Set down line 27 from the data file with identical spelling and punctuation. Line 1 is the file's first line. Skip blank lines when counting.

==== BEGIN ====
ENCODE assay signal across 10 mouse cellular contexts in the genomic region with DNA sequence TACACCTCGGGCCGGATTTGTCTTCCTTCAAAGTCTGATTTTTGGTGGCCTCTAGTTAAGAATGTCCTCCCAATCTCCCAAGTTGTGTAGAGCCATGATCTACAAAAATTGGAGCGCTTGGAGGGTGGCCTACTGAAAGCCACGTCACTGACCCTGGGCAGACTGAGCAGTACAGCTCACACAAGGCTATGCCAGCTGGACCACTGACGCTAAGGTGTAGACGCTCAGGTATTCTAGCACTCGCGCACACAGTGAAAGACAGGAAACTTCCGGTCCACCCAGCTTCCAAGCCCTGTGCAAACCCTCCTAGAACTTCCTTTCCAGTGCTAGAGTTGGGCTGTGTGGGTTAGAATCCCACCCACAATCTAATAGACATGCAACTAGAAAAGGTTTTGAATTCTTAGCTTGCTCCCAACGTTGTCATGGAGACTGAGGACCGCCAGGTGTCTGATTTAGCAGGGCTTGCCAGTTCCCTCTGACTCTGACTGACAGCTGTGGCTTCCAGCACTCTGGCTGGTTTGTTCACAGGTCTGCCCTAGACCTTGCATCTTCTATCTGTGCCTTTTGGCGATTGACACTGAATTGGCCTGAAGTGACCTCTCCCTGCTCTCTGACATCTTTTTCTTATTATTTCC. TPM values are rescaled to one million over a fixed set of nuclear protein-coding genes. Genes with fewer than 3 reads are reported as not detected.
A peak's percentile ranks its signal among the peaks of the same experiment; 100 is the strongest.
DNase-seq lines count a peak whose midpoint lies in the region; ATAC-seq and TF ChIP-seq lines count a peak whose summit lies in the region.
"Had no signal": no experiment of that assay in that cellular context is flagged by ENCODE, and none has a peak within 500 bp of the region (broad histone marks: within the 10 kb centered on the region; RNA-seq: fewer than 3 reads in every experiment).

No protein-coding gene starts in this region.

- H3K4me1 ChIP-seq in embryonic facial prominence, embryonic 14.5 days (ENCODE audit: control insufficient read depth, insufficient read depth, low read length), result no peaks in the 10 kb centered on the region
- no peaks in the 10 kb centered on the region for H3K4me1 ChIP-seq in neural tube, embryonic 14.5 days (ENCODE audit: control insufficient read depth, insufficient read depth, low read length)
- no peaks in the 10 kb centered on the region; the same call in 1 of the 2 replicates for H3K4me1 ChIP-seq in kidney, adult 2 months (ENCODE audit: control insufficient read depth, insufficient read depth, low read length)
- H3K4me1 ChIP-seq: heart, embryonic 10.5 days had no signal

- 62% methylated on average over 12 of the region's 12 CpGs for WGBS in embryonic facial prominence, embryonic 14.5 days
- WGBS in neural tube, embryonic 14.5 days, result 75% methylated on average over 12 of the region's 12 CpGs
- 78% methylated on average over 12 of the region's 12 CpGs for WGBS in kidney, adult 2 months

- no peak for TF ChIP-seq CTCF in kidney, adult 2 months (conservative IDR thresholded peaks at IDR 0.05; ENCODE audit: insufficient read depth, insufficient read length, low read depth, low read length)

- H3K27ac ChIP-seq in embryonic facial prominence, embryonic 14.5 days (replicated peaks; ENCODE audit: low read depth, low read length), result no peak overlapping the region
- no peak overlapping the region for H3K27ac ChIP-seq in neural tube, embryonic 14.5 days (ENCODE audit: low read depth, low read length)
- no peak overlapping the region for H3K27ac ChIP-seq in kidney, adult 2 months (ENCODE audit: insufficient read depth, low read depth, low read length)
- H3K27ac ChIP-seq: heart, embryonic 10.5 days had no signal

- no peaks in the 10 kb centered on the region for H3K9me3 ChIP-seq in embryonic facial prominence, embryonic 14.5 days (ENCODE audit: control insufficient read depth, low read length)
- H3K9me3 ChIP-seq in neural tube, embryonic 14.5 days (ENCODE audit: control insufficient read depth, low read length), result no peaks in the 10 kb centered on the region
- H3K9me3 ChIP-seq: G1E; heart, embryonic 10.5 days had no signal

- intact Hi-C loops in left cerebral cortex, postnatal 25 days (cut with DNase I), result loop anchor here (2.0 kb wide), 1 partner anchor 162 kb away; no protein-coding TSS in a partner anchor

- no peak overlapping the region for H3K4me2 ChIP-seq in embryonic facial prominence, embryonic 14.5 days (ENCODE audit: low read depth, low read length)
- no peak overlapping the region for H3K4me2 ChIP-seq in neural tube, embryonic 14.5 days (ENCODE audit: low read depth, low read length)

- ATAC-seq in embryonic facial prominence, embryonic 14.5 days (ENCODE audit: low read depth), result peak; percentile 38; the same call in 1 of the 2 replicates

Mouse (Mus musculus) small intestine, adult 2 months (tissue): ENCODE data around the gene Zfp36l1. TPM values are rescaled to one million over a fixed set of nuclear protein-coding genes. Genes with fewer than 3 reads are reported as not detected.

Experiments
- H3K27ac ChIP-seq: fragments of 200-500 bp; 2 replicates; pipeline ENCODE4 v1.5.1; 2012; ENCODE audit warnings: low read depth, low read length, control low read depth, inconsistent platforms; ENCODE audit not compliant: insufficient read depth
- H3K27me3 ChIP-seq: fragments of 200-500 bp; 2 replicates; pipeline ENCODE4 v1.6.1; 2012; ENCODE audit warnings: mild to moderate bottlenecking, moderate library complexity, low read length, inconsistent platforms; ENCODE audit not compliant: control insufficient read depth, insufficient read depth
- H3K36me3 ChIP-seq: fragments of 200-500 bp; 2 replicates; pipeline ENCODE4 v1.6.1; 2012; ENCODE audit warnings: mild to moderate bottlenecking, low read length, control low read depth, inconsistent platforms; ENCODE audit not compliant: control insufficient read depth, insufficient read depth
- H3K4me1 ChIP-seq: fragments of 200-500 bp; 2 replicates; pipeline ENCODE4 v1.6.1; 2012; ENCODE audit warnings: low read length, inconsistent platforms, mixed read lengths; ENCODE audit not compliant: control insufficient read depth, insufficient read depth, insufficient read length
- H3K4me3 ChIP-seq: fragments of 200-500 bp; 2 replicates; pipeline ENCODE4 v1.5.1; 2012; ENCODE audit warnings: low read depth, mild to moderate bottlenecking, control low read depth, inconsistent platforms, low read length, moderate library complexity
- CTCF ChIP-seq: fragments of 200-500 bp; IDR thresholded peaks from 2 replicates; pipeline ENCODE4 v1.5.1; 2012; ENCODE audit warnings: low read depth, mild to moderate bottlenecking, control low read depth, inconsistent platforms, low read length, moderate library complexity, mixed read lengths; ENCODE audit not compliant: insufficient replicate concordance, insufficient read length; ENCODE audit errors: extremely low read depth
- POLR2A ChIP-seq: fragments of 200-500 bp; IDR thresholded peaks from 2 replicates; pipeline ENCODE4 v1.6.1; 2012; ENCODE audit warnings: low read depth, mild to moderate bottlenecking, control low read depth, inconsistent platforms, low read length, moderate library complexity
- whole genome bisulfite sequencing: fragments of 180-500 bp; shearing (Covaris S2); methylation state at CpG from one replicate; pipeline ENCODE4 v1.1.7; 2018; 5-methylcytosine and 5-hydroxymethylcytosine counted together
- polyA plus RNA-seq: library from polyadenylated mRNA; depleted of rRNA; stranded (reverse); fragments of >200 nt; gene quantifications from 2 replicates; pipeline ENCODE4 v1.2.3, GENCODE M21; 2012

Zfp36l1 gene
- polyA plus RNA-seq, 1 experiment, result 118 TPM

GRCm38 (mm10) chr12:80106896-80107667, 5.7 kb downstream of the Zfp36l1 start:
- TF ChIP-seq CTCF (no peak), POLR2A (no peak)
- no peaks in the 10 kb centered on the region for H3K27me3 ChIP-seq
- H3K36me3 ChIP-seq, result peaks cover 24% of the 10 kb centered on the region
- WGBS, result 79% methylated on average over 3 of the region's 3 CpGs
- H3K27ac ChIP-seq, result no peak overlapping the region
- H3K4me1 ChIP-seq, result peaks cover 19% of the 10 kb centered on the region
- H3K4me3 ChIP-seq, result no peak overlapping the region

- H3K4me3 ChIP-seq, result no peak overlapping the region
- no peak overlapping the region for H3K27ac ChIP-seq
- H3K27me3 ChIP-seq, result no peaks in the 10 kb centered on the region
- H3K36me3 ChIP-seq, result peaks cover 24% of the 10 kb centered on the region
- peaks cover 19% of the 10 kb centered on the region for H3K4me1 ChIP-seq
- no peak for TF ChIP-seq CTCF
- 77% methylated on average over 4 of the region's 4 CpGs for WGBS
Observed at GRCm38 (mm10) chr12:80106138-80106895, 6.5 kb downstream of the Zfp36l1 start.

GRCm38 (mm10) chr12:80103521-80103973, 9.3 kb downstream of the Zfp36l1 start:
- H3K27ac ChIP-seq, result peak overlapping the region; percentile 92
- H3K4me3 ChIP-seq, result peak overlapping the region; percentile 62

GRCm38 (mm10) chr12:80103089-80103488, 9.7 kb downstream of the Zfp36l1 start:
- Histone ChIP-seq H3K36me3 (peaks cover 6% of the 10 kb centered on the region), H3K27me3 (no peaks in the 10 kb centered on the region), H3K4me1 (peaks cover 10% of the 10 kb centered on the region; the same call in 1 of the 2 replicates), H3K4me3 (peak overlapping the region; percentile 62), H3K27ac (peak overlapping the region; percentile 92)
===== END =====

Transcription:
- H3K27ac ChIP-seq: fragments of 200-500 bp; 2 replicates; pipeline ENCODE4 v1.5.1; 2012; ENCODE audit warnings: low read depth, low read length, control low read depth, inconsistent platforms; ENCODE audit not compliant: insufficient read depth